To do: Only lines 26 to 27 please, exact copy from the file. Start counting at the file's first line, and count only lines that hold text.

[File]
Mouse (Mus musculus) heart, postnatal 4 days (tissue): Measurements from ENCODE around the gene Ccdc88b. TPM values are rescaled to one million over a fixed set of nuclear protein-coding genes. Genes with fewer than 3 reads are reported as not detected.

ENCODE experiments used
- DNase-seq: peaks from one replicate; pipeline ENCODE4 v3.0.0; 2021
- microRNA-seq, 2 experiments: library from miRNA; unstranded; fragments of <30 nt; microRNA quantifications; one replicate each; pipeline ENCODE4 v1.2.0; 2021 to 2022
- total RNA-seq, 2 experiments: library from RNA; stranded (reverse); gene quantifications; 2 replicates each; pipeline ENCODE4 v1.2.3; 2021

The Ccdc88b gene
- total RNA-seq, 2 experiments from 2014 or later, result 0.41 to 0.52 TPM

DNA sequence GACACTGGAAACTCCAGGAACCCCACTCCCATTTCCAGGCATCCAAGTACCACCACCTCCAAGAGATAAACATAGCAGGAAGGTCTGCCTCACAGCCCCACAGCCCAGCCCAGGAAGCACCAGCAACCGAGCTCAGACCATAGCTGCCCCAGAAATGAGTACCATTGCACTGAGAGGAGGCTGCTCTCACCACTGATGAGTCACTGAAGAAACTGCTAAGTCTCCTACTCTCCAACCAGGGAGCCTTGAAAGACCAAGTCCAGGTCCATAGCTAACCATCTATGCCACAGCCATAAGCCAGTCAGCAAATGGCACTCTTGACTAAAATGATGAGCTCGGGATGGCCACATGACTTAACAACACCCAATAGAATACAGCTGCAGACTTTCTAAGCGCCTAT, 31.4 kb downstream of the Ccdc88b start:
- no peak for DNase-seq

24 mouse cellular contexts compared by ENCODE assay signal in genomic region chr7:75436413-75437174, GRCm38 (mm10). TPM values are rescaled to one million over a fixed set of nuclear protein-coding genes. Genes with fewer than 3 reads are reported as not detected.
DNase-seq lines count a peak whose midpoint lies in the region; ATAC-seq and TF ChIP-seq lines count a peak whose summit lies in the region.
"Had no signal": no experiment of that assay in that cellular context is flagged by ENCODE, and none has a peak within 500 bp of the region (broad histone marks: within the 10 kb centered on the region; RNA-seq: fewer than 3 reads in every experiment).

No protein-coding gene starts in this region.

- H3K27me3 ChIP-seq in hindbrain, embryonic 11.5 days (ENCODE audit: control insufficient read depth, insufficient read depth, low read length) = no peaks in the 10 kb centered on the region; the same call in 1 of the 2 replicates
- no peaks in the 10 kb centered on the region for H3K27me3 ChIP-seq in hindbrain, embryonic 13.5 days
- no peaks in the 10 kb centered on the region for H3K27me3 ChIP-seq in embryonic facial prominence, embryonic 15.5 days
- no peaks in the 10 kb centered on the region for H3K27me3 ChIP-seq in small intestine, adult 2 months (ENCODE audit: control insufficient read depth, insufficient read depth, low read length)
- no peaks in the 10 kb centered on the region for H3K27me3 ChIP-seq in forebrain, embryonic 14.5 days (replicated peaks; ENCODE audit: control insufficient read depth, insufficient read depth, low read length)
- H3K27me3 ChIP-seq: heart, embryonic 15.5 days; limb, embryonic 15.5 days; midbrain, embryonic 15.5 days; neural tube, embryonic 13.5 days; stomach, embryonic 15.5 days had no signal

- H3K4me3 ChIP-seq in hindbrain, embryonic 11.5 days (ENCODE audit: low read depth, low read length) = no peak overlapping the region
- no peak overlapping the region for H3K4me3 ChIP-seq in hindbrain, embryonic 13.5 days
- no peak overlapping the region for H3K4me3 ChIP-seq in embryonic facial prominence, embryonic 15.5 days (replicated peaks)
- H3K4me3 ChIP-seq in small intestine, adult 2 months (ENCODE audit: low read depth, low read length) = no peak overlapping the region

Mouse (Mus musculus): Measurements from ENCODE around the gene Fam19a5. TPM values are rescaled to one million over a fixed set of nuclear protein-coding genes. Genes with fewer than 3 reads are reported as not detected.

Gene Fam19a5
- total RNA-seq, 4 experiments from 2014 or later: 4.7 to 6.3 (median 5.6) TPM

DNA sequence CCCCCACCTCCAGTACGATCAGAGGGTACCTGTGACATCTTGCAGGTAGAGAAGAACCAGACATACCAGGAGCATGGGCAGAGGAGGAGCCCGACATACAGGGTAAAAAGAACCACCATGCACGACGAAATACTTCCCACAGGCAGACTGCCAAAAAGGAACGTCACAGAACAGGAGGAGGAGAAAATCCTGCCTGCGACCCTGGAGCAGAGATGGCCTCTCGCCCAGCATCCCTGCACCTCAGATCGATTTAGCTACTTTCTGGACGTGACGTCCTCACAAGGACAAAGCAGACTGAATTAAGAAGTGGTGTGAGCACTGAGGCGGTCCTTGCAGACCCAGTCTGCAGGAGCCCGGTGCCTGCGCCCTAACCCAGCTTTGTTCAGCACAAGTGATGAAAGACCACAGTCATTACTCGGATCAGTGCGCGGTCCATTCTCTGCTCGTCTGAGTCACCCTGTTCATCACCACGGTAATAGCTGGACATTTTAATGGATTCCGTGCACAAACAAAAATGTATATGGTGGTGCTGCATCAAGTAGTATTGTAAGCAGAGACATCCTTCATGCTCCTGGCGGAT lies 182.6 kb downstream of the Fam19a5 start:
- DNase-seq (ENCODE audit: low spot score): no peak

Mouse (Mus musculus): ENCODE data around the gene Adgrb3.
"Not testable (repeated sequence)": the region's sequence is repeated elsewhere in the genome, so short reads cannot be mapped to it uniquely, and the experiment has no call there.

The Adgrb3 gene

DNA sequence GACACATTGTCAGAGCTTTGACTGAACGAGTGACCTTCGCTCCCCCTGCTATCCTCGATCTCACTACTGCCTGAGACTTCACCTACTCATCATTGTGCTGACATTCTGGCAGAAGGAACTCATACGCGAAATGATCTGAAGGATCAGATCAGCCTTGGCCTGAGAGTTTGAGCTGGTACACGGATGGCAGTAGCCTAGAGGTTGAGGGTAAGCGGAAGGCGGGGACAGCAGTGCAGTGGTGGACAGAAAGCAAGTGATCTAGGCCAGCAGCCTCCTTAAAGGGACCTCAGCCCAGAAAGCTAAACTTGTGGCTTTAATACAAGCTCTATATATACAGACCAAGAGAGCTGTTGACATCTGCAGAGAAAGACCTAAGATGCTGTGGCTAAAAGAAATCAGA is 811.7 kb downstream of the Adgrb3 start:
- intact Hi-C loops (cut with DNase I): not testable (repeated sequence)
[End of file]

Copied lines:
- total RNA-seq, 4 experiments from 2014 or later: 4.7 to 6.3 (median 5.6) TPM

DNA sequence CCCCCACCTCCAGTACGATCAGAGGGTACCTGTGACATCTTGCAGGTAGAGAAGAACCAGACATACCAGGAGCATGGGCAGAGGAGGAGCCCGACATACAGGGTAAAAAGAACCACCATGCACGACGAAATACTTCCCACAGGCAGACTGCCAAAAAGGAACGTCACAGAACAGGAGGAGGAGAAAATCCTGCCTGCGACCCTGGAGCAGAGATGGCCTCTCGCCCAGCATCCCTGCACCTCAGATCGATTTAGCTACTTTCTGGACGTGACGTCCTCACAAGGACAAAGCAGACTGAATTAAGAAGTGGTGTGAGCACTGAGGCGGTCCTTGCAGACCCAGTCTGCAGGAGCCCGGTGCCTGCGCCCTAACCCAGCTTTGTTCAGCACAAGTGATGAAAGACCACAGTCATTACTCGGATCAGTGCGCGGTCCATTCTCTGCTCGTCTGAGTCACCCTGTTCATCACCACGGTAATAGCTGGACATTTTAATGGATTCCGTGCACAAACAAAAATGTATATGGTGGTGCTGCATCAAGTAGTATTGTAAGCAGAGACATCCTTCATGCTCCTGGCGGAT lies 182.6 kb downstream of the Fam19a5 start: